• Reduced duplication and better control over data consistency. Data redundancy is bad. Which item to change in an update? How do you know that you've found all the copies? Data inconsistency (disagreement between various copies of the same data) is a serious problem.
    • Integrity Constraints can be enforced inside a database -- telephone numbers all 10 digits; phone numbers in Maryland all have the first three numbers being 410 or 301.
why not flat files 2
Why Not Flat Files? (2)
  • Uniform access and control of data using a standard language
  • Data Independence. We want the data to be independent of the representation chosen for it within the system. Tying the data to a given representation is what caused the Y2K fuss -- only two digits were used for a "year" field.
  • Concurrency control. Multiple users on a single database is a big advantage.
  • Recovery.
  • Security. Different users of the database may need different levels of access to information.
  • Centralized Control
  • Platform independence (portability). Since the internal file structure and access program details are hidden from the user, it is much easier to use the database on multiple platforms.
data abstraction
Data Abstraction
  • Most users don't need to understand all the details of the implementation and data design of a complex database. To make a database convenient to use, the system provides users with an abstract view of the data, limiting the information available to them. There are usually three levels of data abstraction.
    • Physical Level
    • Conceptual Level
    • View Level
data abstraction 2
Data Abstraction (2)
  • Physical level. The actual implementation details of low-level data structures are described at this level.
  • Conceptual level. This level describes all the different data types that exist by defining a relatively small number of simple structures, including all the relationships that these data types have with each other. Implementation of these objects might be complex, but it is hidden from the user at this level. Database administrators are usually the only ones who have access at this level.
data abstraction 3
Data Abstraction (3)
  • View level. There may be multiple different views, each of which represents a simpler subset of the functions and data available at the conceptual level. Different user types may require different parts of the database (for example, a bank account database might be accessed by cashiers, account holders, credit card companies, and the bank's payroll manager. Each of them can only access a small part of the full database of bank account information). Creating a number of restricted views makes the database more useful for the individual user types, giving each type access according to the needs of that type.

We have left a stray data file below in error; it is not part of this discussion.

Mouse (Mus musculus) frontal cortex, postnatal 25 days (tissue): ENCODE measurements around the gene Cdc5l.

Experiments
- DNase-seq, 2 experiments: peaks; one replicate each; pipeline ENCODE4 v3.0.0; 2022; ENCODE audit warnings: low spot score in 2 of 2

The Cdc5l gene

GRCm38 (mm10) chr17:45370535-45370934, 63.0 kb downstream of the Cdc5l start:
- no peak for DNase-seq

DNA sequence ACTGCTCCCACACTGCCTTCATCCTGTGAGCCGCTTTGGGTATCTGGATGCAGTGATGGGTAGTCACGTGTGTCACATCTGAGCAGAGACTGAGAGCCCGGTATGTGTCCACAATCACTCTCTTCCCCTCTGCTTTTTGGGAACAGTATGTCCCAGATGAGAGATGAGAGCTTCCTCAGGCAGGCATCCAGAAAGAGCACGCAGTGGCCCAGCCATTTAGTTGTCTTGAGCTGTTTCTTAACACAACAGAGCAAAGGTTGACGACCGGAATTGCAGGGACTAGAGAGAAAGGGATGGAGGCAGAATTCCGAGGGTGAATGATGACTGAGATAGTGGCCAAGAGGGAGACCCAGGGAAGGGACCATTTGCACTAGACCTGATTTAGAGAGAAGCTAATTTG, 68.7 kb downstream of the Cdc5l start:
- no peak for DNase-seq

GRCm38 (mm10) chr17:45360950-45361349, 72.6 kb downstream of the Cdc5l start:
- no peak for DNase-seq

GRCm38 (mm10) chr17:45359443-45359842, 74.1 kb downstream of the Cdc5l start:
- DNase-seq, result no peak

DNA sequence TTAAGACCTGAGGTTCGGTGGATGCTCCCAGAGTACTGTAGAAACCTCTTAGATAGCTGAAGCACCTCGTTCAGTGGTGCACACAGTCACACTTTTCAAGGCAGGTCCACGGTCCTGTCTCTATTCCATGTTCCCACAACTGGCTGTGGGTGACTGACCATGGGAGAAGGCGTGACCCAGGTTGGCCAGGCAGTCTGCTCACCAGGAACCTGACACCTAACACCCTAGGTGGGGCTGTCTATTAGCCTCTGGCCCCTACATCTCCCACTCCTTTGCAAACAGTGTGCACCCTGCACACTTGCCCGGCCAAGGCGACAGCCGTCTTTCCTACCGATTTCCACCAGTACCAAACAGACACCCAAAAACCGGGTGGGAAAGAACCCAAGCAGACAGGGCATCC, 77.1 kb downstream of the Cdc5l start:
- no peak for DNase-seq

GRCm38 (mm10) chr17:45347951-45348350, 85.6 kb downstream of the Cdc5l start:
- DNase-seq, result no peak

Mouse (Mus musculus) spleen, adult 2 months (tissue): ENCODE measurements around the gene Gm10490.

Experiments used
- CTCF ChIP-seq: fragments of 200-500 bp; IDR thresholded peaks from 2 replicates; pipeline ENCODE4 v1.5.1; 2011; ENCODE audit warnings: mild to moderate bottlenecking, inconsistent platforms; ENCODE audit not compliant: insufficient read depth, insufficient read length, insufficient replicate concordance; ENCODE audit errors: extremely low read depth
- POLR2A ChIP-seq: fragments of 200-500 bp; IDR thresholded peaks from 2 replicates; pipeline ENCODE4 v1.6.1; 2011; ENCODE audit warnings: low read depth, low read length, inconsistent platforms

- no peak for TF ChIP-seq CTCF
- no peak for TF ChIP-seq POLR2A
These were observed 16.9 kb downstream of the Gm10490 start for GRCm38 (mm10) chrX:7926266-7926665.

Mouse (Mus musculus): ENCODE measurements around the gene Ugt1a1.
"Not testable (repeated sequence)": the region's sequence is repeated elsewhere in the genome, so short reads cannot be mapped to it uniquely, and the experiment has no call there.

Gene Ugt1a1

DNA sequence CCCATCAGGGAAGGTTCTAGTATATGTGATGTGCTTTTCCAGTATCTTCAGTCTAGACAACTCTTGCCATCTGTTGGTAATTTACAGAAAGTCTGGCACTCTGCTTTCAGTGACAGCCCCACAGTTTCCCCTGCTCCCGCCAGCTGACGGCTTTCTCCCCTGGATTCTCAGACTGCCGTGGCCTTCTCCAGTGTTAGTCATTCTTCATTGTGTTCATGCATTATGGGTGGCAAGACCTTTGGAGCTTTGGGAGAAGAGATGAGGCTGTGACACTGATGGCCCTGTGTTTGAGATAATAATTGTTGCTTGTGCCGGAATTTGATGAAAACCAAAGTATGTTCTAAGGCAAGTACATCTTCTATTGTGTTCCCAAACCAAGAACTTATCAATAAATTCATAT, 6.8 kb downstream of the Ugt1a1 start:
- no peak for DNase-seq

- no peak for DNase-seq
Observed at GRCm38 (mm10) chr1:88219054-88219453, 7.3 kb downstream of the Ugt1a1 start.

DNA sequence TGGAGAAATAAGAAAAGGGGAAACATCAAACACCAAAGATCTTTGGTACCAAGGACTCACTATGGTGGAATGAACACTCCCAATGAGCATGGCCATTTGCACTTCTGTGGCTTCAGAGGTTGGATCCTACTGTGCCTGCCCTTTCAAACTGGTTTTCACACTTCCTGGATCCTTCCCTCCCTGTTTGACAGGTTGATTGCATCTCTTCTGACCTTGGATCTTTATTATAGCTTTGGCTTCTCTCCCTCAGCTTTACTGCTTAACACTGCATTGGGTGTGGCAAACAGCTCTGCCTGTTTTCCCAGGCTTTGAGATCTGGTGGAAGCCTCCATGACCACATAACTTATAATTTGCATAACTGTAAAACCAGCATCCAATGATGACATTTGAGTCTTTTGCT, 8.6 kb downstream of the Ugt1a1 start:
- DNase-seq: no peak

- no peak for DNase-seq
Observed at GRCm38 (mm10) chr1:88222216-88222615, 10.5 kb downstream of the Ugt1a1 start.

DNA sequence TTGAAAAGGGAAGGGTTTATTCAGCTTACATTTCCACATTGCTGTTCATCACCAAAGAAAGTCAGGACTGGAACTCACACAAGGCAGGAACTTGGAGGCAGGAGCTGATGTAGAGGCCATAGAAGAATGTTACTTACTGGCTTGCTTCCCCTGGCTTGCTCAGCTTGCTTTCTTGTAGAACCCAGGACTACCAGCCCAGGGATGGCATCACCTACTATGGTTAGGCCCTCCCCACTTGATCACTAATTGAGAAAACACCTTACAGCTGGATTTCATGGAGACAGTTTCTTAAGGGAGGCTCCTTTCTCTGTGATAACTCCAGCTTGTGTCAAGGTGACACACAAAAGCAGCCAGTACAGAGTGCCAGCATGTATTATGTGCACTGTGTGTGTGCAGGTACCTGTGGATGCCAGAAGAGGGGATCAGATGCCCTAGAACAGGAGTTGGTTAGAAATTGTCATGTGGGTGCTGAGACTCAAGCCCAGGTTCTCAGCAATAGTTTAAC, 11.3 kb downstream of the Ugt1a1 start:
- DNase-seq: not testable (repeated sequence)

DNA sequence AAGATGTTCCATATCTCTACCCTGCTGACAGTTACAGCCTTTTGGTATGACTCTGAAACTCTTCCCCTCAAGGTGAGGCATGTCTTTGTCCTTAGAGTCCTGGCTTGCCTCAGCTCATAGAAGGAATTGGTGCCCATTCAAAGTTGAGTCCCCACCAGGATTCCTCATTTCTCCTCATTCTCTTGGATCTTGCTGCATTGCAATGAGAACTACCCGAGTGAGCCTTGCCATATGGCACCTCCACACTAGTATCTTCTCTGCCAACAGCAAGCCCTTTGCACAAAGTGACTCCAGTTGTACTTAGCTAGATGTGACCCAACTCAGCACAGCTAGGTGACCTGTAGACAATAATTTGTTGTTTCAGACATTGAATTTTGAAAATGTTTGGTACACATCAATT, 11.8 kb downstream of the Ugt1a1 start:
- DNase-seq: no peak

data abstraction 4
Data Abstraction (4)
  • Definition: a Schema is a specification of a particular database using a particular data model.

The three levels of data abstraction are often referred to as:

  • External Schema(s) (for the view level(s)).
  • Conceptual Schema (for the conceptual level)
  • Internal Schema (for the physical level)
database as model
Database as Model
  • A model represents a perception of a real system
  • Models help us manage or understand the real world system they represent.
  • When modeling a system we select aspects and characteristics we want to represent; we abstract them to form a simple(r) system
    • examples: a map, an airplane flight simulator, computer weather analysis program
  • A database is a model of reality
data models underlying the database
Data Models underlying the Database
  • The data model is a collection of conceptual tools for describing data and its attributes
    • data objects
    • interrelationships of the data
    • data semantics and consistency constraints
  • There are two well-established data models used in database design
    • Entity-Relationship (E-R) model
    • Relational model
    • older methods included the Network and Hierarchical data models
      • Each was tied closely to the underlying implementation, which made it more difficult to model data and to modify or update the database. As a result they aren’t much used any more
entity relationship model
Entity-Relationship Model
  • Diagram based model
  • Two primitives
    • Entities -- each represents a unique real-world object
    • Relationships -- each represents an association among several entities
    • Each are associated in sets of the same type (for example, one entity set might be customer, representing the set of all entities that represent customers at a given bank)
  • Third important notion: Attributes
    • Entities are associated with a set of attributes
  • Entity: a distinguishable object we want to model
    • e.g., room CSI 3120, Celine Dion, Elizabeth I of England
  • Entities have attributes (single-valued properties)
    • e.g., a person has a name, SSN#, gender, …
    • if an attribute has more than a single value, we should model it as an Entity
  • Entity Set: a set of entities of the same type
  • Entity Sets may overlap
    • CSI 3120 is a member of CLASSROOMs and also a member of CSI BUILDING ROOMs.
  • Relationship is an association among entities
    • David Kuijt teaches-in CSI 3120
  • Relationship Set is a collection of relationships of the same type
    • FACULTY teach-in CLASSROOMs
  • Relationships may also have attributes
    • e.g., the relationship teach-in has an attribute “weekday” and another attribute “time” to store the day and time in which a given Entity of the set FACULTY teaches in a given Entity of the type CLASSROOM
example database design 1
Example Database Design (1)
  • Application: library database. Authors have written books about various subjects; different libraries in the system may carry these books.